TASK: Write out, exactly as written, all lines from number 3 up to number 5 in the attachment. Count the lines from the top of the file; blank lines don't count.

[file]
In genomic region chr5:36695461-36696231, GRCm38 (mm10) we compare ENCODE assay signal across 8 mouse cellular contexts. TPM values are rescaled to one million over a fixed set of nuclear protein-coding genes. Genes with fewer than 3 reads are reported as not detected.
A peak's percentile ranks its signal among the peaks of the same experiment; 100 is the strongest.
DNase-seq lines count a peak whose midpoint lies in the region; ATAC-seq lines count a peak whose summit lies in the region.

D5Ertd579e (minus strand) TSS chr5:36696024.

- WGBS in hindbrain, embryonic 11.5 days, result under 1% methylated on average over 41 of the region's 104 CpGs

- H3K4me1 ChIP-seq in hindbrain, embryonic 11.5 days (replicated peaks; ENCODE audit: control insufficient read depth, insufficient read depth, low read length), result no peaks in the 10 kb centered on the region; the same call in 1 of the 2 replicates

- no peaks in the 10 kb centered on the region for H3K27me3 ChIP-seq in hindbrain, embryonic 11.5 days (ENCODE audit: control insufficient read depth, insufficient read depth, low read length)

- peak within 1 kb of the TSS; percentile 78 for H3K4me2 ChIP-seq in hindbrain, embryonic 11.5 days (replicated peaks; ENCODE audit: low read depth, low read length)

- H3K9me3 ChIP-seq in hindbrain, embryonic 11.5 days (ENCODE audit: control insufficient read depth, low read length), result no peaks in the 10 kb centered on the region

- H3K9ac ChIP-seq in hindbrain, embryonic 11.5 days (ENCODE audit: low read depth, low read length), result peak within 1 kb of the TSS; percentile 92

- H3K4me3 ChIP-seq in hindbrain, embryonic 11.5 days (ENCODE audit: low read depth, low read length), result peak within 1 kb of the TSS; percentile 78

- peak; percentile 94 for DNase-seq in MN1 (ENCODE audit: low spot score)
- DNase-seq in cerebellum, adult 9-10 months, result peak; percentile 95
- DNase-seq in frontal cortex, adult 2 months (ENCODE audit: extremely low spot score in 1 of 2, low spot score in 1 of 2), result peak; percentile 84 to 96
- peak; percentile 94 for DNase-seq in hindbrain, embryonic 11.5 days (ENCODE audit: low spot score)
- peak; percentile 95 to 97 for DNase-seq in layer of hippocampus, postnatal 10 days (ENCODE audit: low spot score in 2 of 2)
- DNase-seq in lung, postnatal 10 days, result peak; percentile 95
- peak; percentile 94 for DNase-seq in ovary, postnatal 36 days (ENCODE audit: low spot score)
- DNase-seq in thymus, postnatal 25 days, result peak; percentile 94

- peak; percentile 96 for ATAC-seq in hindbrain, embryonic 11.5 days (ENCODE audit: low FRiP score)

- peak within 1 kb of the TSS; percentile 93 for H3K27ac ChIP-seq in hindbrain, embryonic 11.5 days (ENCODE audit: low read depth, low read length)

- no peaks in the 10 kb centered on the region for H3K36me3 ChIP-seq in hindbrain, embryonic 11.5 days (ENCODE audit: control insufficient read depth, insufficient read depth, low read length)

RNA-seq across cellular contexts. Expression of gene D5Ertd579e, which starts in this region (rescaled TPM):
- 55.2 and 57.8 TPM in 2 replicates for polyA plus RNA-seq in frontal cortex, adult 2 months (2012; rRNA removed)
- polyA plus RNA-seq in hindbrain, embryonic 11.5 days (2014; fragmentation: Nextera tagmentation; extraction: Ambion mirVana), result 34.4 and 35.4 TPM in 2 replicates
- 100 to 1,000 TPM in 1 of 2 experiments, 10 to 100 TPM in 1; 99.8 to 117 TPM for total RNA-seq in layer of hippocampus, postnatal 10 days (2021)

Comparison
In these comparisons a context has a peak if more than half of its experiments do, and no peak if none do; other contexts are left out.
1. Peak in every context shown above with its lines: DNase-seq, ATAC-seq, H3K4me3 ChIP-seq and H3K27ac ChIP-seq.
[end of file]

DNase-seq lines count a peak whose midpoint lies in the region; ATAC-seq lines count a peak whose summit lies in the region.

D5Ertd579e (minus strand) TSS chr5:36696024.

- WGBS in hindbrain, embryonic 11.5 days, result under 1% methylated on average over 41 of the region's 104 CpGs